A group of citizens in the United Arab Emirates petitioned the rulers Wednesday to allow a popularly elected parliament, signaling that demands for leadership overhauls raging across the Middle East have also reached the oil-rich Gulf federation.
Bahrain has been gripped by a three-week uprising, and smaller rallies for greater political freedoms have taken place in Kuwait, Oman and even Saudi Arabia.
There are no official opposition groups in the Emirates, which is a union of seven sheikdoms. Activists who advocate change have until now been largely idle during the region's unprecedented political unrest.
The petition, signed by 130 pro-reform supporters, was a sign that Emiratis now too are acting on the inspiration by the Egyptian and Tunisian revolts. It demands the ruling system changes, gives them a say in the running of the country and a share in its oil wealth.
"By putting these demands forward at this time we wanted to send a message that cannot be missed: We have some demands for political reform and democracy, too," said Ahmed Mansour, an Emirati human rights activist and a blogger.
The petition was addressed to the Emirates' president and the ruler of the oil-rich capital Abu Dhabi, Sheik Khalifa bin Zayed Al Nahyan. The petitioners demanded "a comprehensive reform of the parliamentary system" and "free elections for all citizens."
They also called for constitutional reforms and the granting of legislative powers to an elected parliament.
The Emirates' current parliament is based in Abu Dhabi and serves as an advisory body. Its 40 members are either directly appointed by the ruling sheiks or elected by citizens hand-picked by the rulers to vote.
Abu Dhabi's Al Nahyan family controls the Emirates' vast oil riches and holds most government positions. Al Nahyans also have considerable influence over the other six city-states, including the deeply indebted boomtown of Dubai.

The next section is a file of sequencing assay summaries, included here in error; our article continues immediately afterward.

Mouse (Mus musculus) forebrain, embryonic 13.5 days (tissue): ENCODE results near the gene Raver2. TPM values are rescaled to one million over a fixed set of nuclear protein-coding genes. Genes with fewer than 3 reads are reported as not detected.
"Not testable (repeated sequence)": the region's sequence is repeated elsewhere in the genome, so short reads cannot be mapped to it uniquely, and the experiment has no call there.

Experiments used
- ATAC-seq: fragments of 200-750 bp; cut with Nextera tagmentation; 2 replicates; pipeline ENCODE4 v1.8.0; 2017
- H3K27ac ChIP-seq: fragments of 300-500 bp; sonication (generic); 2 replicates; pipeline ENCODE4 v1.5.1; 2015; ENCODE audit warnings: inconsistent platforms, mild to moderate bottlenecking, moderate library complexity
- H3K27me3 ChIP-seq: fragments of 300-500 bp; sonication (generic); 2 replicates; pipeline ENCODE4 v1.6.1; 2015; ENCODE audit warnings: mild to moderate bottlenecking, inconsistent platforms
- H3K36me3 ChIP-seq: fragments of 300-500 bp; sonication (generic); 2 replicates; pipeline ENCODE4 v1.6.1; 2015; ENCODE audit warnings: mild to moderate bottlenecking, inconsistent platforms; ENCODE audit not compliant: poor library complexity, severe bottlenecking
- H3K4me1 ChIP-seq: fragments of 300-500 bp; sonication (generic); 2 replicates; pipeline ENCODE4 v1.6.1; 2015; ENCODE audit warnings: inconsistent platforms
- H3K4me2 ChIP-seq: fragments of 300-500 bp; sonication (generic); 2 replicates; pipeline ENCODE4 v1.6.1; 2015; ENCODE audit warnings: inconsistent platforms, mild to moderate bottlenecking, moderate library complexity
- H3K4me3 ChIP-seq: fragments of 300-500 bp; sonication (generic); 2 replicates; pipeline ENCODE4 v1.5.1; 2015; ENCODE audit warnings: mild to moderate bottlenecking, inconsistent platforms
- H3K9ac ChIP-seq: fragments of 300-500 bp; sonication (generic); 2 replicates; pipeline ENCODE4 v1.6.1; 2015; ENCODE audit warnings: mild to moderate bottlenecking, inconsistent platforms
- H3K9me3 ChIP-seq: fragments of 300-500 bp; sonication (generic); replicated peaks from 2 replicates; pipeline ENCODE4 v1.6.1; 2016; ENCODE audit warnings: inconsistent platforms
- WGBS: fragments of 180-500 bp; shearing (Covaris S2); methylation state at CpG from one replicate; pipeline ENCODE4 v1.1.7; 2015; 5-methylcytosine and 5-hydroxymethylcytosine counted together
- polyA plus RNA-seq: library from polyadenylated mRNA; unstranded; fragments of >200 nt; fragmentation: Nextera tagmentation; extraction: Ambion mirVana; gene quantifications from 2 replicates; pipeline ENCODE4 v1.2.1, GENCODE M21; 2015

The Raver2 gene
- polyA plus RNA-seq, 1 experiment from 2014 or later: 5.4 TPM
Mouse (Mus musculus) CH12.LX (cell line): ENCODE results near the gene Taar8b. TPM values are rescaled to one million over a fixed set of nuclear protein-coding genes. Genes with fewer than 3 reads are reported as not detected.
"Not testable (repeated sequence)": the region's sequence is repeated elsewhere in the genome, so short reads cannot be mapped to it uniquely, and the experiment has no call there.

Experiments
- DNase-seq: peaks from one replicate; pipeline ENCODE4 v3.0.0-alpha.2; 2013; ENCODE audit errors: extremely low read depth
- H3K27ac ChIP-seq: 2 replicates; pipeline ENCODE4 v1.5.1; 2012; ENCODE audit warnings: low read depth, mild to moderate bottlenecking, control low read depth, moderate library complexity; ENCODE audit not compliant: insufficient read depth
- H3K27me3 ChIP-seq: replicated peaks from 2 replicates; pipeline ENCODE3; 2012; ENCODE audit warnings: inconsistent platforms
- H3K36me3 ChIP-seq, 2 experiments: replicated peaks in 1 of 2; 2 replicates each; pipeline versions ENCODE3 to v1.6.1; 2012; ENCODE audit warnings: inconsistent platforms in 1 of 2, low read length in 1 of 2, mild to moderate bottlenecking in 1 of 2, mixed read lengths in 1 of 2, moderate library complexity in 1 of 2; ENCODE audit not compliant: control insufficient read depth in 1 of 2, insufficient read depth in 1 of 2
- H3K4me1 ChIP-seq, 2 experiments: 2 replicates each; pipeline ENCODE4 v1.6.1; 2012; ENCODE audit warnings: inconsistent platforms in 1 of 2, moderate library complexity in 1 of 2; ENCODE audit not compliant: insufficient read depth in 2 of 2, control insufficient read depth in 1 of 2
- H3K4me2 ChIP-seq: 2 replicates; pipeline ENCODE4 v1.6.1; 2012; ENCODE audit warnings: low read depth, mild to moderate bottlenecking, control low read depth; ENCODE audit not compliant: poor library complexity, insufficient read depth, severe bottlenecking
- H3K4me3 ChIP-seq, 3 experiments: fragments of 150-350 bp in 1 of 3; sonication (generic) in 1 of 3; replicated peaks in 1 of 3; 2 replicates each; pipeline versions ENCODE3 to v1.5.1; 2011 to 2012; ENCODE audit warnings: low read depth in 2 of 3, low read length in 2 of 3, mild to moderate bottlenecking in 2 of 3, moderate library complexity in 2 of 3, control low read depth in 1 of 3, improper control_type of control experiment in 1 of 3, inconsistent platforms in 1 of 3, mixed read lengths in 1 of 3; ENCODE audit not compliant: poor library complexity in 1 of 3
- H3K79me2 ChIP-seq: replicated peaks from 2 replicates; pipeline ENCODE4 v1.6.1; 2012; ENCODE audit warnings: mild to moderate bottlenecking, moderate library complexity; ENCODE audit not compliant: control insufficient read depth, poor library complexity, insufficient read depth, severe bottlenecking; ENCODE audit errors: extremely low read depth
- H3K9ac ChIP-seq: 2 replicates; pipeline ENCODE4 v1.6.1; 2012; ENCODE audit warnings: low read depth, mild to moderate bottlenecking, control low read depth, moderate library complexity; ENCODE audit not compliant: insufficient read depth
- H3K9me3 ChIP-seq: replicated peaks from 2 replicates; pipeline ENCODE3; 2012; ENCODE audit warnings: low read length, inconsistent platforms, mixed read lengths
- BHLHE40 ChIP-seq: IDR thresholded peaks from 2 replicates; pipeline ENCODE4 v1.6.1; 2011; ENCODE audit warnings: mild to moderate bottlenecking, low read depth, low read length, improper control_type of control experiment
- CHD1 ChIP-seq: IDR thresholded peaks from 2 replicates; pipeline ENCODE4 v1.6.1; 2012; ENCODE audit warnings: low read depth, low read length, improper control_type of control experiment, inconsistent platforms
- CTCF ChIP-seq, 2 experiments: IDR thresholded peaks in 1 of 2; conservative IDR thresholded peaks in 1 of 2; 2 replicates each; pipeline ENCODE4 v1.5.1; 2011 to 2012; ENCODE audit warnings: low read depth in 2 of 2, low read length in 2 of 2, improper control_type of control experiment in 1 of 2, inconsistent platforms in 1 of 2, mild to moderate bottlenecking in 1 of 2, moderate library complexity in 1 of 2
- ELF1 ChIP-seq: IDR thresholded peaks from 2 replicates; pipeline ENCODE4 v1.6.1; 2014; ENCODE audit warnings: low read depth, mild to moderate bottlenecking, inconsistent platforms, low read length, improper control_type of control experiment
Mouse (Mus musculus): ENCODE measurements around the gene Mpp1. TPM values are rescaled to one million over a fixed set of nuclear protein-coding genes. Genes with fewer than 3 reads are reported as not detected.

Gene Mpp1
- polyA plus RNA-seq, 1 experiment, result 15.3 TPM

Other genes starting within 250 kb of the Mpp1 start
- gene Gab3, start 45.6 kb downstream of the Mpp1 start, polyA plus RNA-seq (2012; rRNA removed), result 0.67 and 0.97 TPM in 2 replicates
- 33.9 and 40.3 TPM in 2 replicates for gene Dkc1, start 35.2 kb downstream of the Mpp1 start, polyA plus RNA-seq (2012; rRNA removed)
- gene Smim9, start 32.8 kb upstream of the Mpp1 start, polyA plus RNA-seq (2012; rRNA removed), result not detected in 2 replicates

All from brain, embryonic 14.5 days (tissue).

Political parties and rallies are banned in the Emirates. Migrant laborers from Southeast Asia have staged street protests against low wages and poor working conditions during Dubai's construction frenzy, but all rallies ended in a police crackdown that included jailing and deporting thousands of workers.
Activists have complained of stepped-up harassment in the past year even as the conservative Muslim federation _ where Dubai and Abu Dhabi pride themselves in a Western outlook _ showcases itself as an economic and cultural powerhouse.
The New York-based Human Rights Watch said in its World Report 2011 that the human rights situation has sharply deteriorated in the United Arab Emirates with the authorities prosecuting and jailing activists who advocate political reforms and greater press freedoms.
The report also said authorities have stepped up monitoring of blogs and social media, which played a key role in the uprisings that brought down the presidents of Tunisia and Egypt and have served as an inspiration for political activists across the Middle East.
"Unfortunately, the UAE government is ignoring the historical developments in the Arab world and continues arresting people just because they express support for the Egyptian revolutionaries," Mansour said.